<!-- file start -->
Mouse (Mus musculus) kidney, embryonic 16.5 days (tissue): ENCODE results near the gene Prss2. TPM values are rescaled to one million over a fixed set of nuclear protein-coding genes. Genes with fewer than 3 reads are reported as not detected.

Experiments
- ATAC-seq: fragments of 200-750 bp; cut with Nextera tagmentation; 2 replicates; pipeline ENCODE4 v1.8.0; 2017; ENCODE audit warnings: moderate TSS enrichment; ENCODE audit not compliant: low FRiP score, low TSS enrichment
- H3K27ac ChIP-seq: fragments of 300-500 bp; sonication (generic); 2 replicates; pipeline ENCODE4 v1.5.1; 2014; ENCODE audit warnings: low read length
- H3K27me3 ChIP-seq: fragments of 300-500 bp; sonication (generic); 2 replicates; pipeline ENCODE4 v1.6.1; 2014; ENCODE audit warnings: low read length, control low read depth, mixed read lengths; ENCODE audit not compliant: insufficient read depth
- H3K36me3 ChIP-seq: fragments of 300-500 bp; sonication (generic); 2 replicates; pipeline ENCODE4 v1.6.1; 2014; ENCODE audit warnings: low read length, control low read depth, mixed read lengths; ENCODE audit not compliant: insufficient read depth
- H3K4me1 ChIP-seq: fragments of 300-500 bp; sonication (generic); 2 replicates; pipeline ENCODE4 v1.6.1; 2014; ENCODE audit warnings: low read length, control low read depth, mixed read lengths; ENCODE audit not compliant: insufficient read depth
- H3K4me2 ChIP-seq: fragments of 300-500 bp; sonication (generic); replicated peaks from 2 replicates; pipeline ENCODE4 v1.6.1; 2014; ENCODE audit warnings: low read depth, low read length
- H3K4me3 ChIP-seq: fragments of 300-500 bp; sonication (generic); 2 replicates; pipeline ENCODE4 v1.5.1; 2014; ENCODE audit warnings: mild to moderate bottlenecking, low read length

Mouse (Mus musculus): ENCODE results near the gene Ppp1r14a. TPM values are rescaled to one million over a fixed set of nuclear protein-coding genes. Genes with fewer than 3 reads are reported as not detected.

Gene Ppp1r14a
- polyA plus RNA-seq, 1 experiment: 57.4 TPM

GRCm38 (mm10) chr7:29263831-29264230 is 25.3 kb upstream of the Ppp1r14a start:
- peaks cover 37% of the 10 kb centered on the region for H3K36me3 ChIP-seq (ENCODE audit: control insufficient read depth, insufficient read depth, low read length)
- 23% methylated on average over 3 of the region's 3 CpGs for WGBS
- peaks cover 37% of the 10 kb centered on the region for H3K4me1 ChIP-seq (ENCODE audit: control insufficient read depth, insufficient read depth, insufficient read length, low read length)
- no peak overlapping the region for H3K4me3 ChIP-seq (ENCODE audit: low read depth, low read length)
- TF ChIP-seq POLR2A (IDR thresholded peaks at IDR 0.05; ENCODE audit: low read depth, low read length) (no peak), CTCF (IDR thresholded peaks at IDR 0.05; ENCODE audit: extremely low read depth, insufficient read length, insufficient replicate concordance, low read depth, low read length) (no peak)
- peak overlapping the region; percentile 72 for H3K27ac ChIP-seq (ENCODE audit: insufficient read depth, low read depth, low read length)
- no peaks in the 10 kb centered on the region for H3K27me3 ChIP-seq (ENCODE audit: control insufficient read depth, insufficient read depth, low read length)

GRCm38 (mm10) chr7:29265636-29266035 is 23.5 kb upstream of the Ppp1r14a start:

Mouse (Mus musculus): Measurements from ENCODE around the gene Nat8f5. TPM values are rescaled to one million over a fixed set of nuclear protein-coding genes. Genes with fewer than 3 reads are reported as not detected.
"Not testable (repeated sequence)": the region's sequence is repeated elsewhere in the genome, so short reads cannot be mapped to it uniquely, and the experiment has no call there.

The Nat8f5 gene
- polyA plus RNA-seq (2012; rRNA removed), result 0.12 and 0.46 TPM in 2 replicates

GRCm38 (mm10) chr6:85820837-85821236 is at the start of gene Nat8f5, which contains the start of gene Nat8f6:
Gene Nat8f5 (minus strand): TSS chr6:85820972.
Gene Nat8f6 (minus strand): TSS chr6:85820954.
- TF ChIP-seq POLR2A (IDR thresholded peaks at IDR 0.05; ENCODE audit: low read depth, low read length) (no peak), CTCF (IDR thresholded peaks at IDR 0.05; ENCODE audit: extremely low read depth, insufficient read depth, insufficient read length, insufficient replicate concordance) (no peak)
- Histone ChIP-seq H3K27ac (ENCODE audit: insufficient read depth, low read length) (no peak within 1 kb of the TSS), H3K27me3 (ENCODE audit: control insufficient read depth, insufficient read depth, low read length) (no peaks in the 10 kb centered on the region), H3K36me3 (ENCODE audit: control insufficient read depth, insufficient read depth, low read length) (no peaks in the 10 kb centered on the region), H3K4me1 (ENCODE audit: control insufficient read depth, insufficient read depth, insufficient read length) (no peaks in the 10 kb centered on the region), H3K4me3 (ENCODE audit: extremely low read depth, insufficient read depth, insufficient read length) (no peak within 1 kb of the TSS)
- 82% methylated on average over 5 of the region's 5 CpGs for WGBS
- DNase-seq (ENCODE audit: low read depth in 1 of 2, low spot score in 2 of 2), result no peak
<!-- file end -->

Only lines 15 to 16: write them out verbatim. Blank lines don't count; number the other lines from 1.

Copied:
- 23% methylated on average over 3 of the region's 3 CpGs for WGBS
- peaks cover 37% of the 10 kb centered on the region for H3K4me1 ChIP-seq (ENCODE audit: control insufficient read depth, insufficient read depth, insufficient read length, low read length)